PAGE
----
Audra McDonald on Growing Up in Theater and Making Tony Award History

When Audra McDonald won the Award for Best Performance by an Actress in a Leading Role in a Musical for her role in Porgy & Bess, she made history. She was the first African American actress to have won five Tony Awards and she will also tie with Julie Harris and Angela Lansbury for most wins by an actress.

But McDonald doesn’t spend too much time worrying about whether she’ll win.

In an interview with PBS.org, she said, “It’s an incredible honor, but it’s not something I can think about a lot.  It’s not why you do it.  I didn’t set out to win a Tony Award.  I just wanted to be on Broadway.  That’s what I wanted.  I said, ‘I want to be on Broadway, and then once I got to Broadway I want to be a better actress than I am.  I want to be a better singer, I want to explore different roles, I want to learn how to access deep emotion and get into the psyche of different characters.’”

Growing up, McDonald knew that she wanted to be an entertainer.  She said, “I started performing when I was about 9 years old in a dinner theater in my hometown of Fresno, Calif.  I knew basically then the thing I enjoyed doing and felt happy I was doing it and fulfilled.  I knew that at an early age, so I pursued it from an early age on.”

Since then, McDonald has shown an incredible range, appearing in films, onstage, and on TV in ABC’s Private Practice.  The actress noted that she doesn’t necessarily have a preference.  “But I started in live theater and so that’s always home for me, because that’s how I got my start.  Television came much, much later and I like it and I love the challenge of it.  Watching all different aspects of a crew and the actors and the sets and then seeing it all come together is fascinating, but I think the live theater feels like home to me because that’s just what came first.”

Despite the theater feeling like home, McDonald has no intentions of stagnating in her career.  She said, “I hope I’m not at the peak.  It’s all about continuing to grow as an artist, so my goal is to keep on growing and discovering as an artist and improving.  Discovery is what’s most important to me, so I just want to keep going.  I want to do more Shakespeare.  I want to do more traditional plays, and I just want to keep growing.”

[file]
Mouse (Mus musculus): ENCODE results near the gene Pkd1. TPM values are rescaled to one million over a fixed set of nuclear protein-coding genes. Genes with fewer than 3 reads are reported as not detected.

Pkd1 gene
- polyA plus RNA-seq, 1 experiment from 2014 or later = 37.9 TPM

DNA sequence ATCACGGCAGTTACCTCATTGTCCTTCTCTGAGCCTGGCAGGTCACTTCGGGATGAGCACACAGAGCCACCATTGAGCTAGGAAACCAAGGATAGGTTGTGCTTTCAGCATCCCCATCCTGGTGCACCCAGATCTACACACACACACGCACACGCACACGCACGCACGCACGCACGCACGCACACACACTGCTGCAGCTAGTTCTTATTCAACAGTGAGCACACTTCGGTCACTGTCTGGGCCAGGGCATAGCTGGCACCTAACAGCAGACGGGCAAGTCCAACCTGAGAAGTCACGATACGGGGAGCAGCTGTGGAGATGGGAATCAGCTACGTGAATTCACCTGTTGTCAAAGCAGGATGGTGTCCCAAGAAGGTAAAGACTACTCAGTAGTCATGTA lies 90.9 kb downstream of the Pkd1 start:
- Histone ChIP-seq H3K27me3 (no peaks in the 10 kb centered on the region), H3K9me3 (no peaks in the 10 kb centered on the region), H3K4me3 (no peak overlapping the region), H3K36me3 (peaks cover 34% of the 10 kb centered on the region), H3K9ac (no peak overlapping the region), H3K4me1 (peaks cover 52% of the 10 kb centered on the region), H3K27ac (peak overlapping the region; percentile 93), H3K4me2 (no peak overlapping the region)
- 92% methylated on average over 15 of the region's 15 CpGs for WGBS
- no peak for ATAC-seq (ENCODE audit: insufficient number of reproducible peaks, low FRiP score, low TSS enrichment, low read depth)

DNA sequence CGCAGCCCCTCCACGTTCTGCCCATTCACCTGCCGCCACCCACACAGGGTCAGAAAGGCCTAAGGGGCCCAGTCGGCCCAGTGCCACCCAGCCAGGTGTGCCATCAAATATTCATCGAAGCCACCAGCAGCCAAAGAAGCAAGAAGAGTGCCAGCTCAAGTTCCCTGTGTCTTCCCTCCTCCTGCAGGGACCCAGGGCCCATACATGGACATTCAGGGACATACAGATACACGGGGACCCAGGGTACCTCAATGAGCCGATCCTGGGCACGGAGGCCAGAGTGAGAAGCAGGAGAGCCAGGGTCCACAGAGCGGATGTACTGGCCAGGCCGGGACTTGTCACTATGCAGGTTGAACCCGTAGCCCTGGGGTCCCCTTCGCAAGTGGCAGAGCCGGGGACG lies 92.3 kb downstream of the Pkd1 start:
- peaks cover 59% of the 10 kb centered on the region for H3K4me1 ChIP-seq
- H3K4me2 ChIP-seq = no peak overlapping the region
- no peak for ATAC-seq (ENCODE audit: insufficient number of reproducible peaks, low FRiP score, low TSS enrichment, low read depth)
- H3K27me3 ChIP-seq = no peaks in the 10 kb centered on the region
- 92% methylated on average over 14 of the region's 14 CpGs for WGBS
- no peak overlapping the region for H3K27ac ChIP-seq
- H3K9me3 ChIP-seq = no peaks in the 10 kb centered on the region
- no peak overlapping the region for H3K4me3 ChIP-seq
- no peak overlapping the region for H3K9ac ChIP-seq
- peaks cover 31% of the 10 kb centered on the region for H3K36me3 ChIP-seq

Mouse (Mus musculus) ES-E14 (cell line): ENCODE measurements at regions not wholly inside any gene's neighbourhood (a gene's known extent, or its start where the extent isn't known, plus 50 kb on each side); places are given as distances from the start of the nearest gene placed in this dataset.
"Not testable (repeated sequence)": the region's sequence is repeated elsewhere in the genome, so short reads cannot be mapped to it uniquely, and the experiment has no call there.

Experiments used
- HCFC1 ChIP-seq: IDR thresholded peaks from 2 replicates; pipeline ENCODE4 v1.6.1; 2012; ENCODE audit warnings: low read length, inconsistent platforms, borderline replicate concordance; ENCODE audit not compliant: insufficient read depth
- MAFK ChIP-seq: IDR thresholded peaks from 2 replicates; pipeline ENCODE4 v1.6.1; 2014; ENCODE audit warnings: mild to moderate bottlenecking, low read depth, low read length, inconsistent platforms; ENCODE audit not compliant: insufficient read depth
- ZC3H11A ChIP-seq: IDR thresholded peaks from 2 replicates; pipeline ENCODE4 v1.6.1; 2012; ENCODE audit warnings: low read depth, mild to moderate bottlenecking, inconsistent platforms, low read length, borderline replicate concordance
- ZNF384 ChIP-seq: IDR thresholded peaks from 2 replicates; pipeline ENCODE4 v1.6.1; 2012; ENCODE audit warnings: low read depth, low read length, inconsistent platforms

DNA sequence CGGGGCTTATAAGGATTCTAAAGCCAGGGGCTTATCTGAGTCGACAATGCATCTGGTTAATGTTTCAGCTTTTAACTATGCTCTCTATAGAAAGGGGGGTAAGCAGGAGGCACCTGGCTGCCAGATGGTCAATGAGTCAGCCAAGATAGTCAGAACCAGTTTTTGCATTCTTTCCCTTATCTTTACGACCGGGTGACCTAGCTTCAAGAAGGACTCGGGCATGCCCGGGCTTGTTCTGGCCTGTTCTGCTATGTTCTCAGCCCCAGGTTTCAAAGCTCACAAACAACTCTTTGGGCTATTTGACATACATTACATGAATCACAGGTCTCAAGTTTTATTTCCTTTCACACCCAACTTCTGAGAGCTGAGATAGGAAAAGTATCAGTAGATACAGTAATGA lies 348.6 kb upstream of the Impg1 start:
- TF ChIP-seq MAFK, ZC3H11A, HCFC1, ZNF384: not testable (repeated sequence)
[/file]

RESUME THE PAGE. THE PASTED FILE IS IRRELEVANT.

Leave a Reply

http://www.dailyactor.com/wp-content/uploads/2017/12/daniel-day-lewis-phantom-thread.jpg
Daniel Day-Lewis on His “Final” Role in ‘Phantom Thread’: “The impulse to quit took root in me, and that became a compulsion”
"All my life, I’ve mouthed off about how I should stop acting, and I don’t know why it was different this time" - Daniel Day-Lewis
http://www.dailyactor.com/wp-content/uploads/2017/12/adam-driver-last-jedi.jpg
Adam Driver: “Basically, the only thing I try to do is know my lines”
"I never figure anything out. I do my job. That’s my goal, to be as economical as possible." - Adam Driver
http://www.dailyactor.com/wp-content/uploads/2017/12/cranston-hammer-pattinson.jpg
Bryan Cranston, Robert Pattinson and Armie Hammer on Working with Others
"You know, it’s not imperative that you get along with your co-stars; it’s like your in-laws — it just makes things easier" - Bryan Cranston
http://www.dailyactor.com/wp-content/uploads/2017/12/margot-robbie-I-tonya.jpg
Margot Robbie: “I do timelines and backstories, I work with a dialect coach, a movement coach and an acting coach”
"I need to be with other actors, then my focus is on what they’re doing and all I need to do is react to it. I’m too in my head if I’m on my own." - Margot Robbie
http://www.dailyactor.com/wp-content/uploads/2017/12/lucas-hedges-three-billboards.jpg
Lucas Hedges: “I feel like this responsibility to be a great actor, yet I have so much to learn”
"If I don’t go to work, I feel very lost and scared and confused." - Lucas Hedges on Acting